Maternal intake is an important amino acid source for fetal growth and litter birth weight. Amino acids are needed for synthesizing necessary elements for fetal growth such as hormones and nucleotides (Reeds and Hutchens, 1994) as well as for building fetal tissue proteins and peptides. Amino acids are also an important energy source for fetal growth (Bell et ai, 1989).
Dwyer and Stickland (1994) investigated the effect of supplemental protein and energy on fetal growth from severely underfed sows during gestation and found that protein supplementation rehabilitated fetal growth more than the effects obtained from energy supplementation. This result agrees with the previous finding from Atinmo et ai (1974) who showed that protein restriction caused greater impairment of fetus growth than energy restriction. Pond et ai (1991) also demonstrated that severe protein restriction reduced fetus weight at day 50 of gestation as well as birth weight. Maternal body weight was also reduced whereas backfat thickness increased for protein-restricted sows. This result indicates that the effect of maternal protein restriction on fetal growth can be initiated by early- and mid-gestation that is even before the period of most rapid fetal growth (late-gestation). Protein deficiency during early- and mid-gestation affects the fetal growth more detrimentally than during the late-gestation (Pond et ai, 1992). Effect of protein restriction on reduced fetal growth can be explained by decreased amino acid concentration in fetal plasma whereas maternal plasma amino acid concentration was not affected (Wu et ai, 1998a). Atinmo et ai (1976) also demonstrated that maternal protein restriction decreased plasma growth hormone level in the fetus.
Placental development is an important factor in supporting fetal growth. The fetus receives nutrients through placental blood vessels (Ford, 1995; Ott et ai, 1997). Placental angiogenesis occurs rapidly during placental development (Reynolds et ai, 1992). Knight et ai (1977) demonstrated that placental growth was maximized by day 60 of gestation.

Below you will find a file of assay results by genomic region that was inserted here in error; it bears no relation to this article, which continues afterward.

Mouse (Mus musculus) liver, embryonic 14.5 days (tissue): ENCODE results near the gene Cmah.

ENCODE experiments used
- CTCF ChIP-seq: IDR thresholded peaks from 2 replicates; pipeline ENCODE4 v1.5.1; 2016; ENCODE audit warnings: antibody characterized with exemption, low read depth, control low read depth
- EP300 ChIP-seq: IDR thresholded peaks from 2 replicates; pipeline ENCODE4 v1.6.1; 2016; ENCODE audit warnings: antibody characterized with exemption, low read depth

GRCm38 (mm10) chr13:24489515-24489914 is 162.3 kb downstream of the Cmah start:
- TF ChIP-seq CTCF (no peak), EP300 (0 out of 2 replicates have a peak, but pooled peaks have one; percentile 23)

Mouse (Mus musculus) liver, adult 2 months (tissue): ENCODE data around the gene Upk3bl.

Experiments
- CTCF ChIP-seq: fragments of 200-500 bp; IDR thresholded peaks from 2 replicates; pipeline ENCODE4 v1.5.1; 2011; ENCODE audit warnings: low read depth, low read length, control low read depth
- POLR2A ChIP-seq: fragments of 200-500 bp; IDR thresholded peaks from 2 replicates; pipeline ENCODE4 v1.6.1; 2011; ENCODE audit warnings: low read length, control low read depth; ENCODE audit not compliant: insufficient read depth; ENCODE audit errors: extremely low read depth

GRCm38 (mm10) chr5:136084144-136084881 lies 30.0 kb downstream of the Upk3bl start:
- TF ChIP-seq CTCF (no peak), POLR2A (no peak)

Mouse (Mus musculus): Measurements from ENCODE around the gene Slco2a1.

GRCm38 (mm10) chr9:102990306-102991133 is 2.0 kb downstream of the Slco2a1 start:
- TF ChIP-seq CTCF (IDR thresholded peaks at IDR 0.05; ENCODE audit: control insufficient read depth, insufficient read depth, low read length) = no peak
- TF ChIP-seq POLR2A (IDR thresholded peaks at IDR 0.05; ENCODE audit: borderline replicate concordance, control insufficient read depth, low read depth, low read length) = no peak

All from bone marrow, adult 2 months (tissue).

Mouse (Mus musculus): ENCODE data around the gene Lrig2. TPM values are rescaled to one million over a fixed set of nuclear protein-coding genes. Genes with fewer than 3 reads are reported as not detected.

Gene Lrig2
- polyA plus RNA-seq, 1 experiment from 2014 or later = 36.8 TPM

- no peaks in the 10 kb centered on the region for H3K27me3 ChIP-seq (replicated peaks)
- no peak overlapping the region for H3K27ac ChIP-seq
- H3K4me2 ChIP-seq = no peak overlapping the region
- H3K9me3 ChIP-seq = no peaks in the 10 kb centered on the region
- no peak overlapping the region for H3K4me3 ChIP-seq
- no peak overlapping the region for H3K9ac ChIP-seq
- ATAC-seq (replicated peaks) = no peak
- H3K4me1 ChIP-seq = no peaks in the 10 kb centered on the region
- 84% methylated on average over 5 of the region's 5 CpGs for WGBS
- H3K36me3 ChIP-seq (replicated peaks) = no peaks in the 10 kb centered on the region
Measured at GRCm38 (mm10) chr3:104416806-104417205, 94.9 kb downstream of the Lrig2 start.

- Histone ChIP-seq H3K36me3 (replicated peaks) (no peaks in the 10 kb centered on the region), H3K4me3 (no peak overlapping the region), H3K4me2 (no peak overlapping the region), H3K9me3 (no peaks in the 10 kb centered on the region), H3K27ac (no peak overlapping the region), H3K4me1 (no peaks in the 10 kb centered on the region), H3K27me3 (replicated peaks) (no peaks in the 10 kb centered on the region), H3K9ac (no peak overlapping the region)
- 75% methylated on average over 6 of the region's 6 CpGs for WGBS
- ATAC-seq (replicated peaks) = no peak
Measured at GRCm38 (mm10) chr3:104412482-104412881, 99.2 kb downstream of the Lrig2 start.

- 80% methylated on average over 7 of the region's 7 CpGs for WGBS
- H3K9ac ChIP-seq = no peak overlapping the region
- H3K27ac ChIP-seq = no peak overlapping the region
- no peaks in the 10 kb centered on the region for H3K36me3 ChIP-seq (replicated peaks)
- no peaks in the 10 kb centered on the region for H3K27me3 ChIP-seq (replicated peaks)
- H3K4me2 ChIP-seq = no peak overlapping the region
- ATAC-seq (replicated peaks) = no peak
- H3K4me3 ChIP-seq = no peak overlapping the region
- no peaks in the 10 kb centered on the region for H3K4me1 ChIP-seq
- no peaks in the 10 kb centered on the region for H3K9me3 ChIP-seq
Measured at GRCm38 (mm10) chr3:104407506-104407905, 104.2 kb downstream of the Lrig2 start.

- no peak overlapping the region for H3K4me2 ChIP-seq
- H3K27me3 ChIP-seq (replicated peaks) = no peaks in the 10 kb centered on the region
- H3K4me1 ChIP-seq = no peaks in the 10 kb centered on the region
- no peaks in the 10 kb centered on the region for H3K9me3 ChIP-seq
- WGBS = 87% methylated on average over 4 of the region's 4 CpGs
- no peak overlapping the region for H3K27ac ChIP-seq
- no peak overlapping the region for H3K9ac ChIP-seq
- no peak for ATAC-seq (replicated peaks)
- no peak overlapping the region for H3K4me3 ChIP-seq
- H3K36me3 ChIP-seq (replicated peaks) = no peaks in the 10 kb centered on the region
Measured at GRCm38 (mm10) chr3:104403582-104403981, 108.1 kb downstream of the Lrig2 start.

Placental growth is affected by maternal protein intake. Wu et al. (1998b) showed that severe protein restriction to gilts during gestation decreased placental amino acid content.
The number of fetal muscle fibres is one of key determinants for postnatal growth (Handel and Stickland, 1987; Rehfeldt et al., 1993). Development of fetal muscle fibre is well reviewed by Lefaucheur and Gerrard (1998) and Wigmore and Dunglison (1998). Nutritional modification can alter the number of secondary muscle fibres whereas primary fibre numbers are resistant to environmental influences (Wigmore and Stickland, 1983). It was shown that hyperplasia of muscle fibre was completed by day 90 of gestation. Secondary fibre hyperplasia began at approximately day 50 of gestation in the pig and continues until day 85-90 (Wigmore and Stickland, 1983). Dwyer et al. (1994) showed that increasing maternal nutrient intake from day 25 to 50 of gestation increased muscle fibre hyperplasia by 13% and suggested that increasing sow feed intake in early pregnancy may improve the mean postnatal growth rate of the litter in the later growth phases to slaughter. Several other investigators also agree that providing sufficient amino acids before day 60 of gestation is critical for fetal and placental growth (Bazer, 1992; Pond et al., 1992; Scholknecht et al., 1994)
Arginine may be important for fetal growth. Sparks et al. (1985) and Wu et al. (1999) demonstrated that the rate of arginine deposition to fetal tissue proteins was one of the greatest among amino acids. Arginine was efficiently metabolized to nitric oxide. The metabolic importance of nitric oxide to the fetal growth as an endothelium-derived relaxing factor, a neurotransmitter, and a modulator of the immune response (Wu et al., 1996) makes the role of arginine significant. Reducing the maternal dietary protein level decreased placental free arginine concentration and, therefore, reduced nitric oxide synthesis (Wu et al., 1998c) that may impair placental and endometrial angio-genesis and growth. Wu et al. (1998c) suggested that reduced arginine concentration in placenta leads to reduction in placental-fetal blood flow, nutrient supply from mother to fetus, and ultimately fetal growth retardation. Conventional maize and soybean meal-based diets normally contain arginine abundantly. Whether increasing dietary arginine content raises placental arginine uptake is not known yet.
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